In different areas of mathematics and computer science significant progress has been achieved with respect to geometric modeling, the processing of detailed surface models and geometric methods in morphological image processing. In contrast to classical tools in approximation theory such as spline curves and surfaces these new approaches rely on methods from the calculus of variations and geometric evolution problems. As examples we would like to mention here: \begin{itemize} \item[-] Variational methods in image and surface processing such as active contour models, Mumford-Shah type functionals, \item[-] image and surface denoising based on geometric evolution problems, \item[-] physical modeling of surfaces based on shell models, \item[-] the restoration of images and surfaces using higher order variational formulations with curvature dependent energy integrants. \end{itemize} Recently it has become clear that even though the applications areas differ significantly the methodological overlap is enormous. E.~g. currently Willmore flow is one of the hot topics in geometric analysis and at the same time it turned out to be an adequate approach for the restoration of destroyed surfaces. Simultaneously the Willmore energy is a fundamental building block in variational methods of morphological image processing. Indeed as for surfaces it can be used for restoration and the disocclusion of images. Furthermore, it enters important fairness criteria in geometry processing and the generation of $C^1$ smooth surface models. The progress in this new, active and already very successful research field has its roots in originally completely different disciplines of mathematics and computer science. Hence, an exchange of different methodologies and a joining of activities is very promising. This was the intention of the mini workshop. To achieve this goal researchers from completely different areas of mathematics and mathematically oriented computer science were invited to share their point of view and their recent achievements with others. The intention of this mini-workshop was to initiate stronger exchange, to encourage the exploration of synergies and the building of bridges between the different disciplines and the different types of approaches for closely related research fields. In particular we intended to bring together people from \begin{itemize} \item geometric analysis related to second and fourth order problems, \item numerical geometric analysis for geometric variational problems and geometric gradient flows, \item geometric approximation theory in particular subdivision and spline surfaces, \item engineering applications of geometric variational problems, \item variational problems in computer graphics, \item image processing and in particular morphological methods in this field. \end{itemize} Let us unroll one of these synergy fields: \begin{itemize} \item[-] Tools in surface modeling are at the same time tools in morphological image processing. Indeed image morphology can be regarded as the set of all level sets and thus morphological processing of images coincides with the geometric processing of the level sets. Vice versa, image processing methods are of increasing importance and success in surface processing applications. Image edges and image textures find their counterparts in edge structures on surfaces and the color and structure textures on complicated geometries. \item[-] Neither explicit nor implicit methods have been able to establish as the approved standard in geometric processing. On the one hand explicit methods directly operate on triangular grids as a wide spread standard for the representation of discrete surfaces and enable extremely detailed models, not beatable by implicit - even sparse - surface models. On the other hand implicit surface representations by level sets are more flexible. They allow weaker notions of solutions which in particular enable topological chances. \item[-] Practical algorithms can be derived via a discretization of variational formulations of continuous models making use of the general finite element procedure. Or one directly asks for discrete counterparts of geometric quantities. The latter approach is usually based on invariance principles and qualitative properties to be reproduced from the continuous setting. The notion of discrete curvatures is a good example for this. These different discretization approaches were compared and we were aiming to stimulate progress making use of synergy. \item[-] The numerical analysis of the geometric evolution problems discusses adequate discretizations and concerns about convergence and stability issues. Recent results in this direction were presented and underline the practical usability of these methods. Here close relations between models for parametric surfaces, graph surfaces and implicit surface representation have been exploited. \item[-] Various approaches to treat free discontinuity problems in image and surface processing have been proposed. Level set methods and phase field models were discussed and compared during the workshop. \item[-] The construction of higher order methods for the approximation of surfaces and for the solution of partial differential equations on surfaces have been proposed. In particular subdivision techniques and so called WEB splines were presented. Subdivision surfaces proved in particular very useful in computer graphics and turned out to be applicable for the discretization of fourth order shell models. On the other hand tensor product B-splines - which are one of the established standards in industrial surface modeling - can be modified using appropriate weighting functions to be applicable on general domains and surfaces with complicated boundaries. Again the usability of such approximation schemes for different applications such as shell models for surfaces and the discretization of deformations in image matching were discussed. \end{itemize} \vspace{3ex} The organizers contributed introductory talks into the different fields to stimulate discussion and interaction. \vspace{3ex} In parallel to this mini workshop another mini workshop on fluid interfaces took place. Together with the organizers of the latter workshop we arranged for several joined talks on the common interest field of geometric evolution problems by participants of both workshops. This interplay turned out to be very fruitful and inspiring. \vspace{3ex} One Thursday evening we had a longer evening talk on a new approach for the discretization of fluid motion given by Peter Schr\"{o}der.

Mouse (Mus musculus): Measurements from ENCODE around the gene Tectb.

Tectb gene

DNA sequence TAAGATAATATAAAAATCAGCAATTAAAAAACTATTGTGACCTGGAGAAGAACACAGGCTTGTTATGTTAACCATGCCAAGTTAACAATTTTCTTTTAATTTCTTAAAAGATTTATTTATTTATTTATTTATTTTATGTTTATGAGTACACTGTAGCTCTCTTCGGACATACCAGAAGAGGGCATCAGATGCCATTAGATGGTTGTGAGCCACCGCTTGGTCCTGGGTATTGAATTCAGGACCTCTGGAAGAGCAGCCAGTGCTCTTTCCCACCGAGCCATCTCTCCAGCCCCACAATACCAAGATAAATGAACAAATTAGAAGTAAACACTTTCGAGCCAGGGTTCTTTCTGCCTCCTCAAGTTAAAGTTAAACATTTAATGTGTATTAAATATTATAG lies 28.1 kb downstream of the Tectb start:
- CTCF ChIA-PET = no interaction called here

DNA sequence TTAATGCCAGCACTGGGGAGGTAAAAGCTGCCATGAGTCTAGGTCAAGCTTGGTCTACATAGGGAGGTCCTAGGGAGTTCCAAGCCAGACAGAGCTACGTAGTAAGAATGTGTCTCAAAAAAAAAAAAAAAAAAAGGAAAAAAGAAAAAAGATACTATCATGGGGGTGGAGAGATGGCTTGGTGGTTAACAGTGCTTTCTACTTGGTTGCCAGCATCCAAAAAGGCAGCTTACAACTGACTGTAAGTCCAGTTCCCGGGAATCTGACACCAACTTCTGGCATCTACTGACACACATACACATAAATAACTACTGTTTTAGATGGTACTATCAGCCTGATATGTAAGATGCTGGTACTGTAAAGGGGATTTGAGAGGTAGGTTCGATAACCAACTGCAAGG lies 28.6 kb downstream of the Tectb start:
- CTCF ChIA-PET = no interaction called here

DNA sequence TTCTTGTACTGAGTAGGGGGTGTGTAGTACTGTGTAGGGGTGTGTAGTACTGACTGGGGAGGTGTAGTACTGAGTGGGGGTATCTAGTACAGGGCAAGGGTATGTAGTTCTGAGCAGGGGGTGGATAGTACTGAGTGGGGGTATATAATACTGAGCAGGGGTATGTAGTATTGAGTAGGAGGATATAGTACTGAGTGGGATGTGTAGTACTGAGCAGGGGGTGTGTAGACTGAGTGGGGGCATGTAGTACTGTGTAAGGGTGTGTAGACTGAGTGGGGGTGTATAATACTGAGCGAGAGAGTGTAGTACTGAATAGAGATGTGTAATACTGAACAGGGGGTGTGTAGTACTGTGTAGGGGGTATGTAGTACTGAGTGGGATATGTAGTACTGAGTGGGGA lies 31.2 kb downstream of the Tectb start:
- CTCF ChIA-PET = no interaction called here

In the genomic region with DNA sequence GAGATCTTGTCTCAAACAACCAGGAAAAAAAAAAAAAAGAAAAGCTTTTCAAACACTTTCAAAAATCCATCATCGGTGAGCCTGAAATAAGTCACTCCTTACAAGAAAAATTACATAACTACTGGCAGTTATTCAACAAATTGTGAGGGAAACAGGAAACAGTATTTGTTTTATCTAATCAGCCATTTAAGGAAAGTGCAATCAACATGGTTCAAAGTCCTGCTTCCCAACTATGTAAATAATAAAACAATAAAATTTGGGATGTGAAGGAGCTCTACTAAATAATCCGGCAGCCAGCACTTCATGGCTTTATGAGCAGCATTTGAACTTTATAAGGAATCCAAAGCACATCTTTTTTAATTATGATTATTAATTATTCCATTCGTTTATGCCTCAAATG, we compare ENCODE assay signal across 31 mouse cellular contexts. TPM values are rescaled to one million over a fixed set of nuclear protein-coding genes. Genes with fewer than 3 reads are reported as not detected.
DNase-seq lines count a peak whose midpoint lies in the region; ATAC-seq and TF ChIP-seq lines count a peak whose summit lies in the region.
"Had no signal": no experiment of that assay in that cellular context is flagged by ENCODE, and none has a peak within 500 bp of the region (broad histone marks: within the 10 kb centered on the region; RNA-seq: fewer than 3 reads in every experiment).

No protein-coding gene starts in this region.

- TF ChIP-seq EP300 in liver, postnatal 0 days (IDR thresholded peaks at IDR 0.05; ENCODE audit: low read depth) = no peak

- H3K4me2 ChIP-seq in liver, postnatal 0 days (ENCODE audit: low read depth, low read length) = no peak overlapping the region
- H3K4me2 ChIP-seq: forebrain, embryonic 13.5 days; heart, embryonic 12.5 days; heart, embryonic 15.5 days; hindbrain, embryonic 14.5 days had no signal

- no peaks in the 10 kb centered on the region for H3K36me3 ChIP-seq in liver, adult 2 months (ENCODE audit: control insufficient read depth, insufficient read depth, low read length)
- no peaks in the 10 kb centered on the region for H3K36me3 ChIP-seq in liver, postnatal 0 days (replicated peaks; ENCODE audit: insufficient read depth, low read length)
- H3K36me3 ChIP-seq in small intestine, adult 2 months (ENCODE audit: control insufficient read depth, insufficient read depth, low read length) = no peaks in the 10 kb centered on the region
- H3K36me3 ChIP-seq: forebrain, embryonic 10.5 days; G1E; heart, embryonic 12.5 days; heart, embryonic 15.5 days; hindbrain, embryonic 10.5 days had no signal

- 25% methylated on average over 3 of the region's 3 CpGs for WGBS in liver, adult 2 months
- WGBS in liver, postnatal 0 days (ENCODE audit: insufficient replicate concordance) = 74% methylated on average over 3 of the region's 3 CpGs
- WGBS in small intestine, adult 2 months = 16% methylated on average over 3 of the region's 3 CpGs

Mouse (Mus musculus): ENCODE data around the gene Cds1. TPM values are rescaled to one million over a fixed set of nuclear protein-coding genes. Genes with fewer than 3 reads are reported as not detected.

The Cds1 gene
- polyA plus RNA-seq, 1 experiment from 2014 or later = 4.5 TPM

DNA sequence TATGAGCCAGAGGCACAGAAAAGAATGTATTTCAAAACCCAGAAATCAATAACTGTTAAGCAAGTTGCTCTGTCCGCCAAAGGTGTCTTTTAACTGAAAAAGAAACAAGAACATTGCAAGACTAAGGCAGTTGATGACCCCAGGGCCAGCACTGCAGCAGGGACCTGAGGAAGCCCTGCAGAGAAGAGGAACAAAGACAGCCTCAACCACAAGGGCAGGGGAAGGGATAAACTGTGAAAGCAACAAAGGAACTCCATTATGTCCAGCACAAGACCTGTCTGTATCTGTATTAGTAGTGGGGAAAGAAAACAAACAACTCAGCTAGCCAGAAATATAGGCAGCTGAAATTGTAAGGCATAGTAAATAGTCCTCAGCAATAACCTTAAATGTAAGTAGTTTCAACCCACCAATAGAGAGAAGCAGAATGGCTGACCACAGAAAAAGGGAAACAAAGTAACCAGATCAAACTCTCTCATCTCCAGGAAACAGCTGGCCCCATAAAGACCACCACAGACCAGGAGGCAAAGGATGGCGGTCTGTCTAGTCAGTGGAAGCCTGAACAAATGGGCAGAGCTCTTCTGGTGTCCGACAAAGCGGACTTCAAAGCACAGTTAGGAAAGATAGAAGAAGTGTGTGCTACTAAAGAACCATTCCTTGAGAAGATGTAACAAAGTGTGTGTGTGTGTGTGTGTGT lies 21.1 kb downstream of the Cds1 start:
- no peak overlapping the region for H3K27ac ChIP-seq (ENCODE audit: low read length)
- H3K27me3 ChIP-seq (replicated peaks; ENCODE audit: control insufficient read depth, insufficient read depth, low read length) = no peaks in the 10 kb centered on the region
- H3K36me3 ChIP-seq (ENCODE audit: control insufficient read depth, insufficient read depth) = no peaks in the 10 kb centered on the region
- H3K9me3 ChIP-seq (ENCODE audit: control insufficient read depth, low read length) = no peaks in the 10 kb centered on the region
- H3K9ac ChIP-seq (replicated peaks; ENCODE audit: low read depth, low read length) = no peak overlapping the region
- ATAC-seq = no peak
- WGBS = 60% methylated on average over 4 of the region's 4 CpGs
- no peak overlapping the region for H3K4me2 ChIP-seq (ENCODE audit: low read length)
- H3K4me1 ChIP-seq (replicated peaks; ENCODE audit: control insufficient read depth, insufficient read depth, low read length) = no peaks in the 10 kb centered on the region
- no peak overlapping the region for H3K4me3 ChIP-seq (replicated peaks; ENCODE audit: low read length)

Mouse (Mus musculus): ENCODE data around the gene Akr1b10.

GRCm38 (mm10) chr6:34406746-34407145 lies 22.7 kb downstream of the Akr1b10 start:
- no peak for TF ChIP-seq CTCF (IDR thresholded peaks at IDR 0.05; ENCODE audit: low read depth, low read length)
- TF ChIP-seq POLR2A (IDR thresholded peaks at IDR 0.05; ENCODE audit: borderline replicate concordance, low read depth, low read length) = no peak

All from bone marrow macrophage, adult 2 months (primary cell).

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Dziuk Gerhard, Reif Ulrich, Rumpf Martin, Schröder Peter: Mini-Workshop: Analytical and Numerical Methods in Image and Surface Processing. Oberwolfach Rep. 2 (2005), 529-564. doi: 10.4171/OWR/2005/10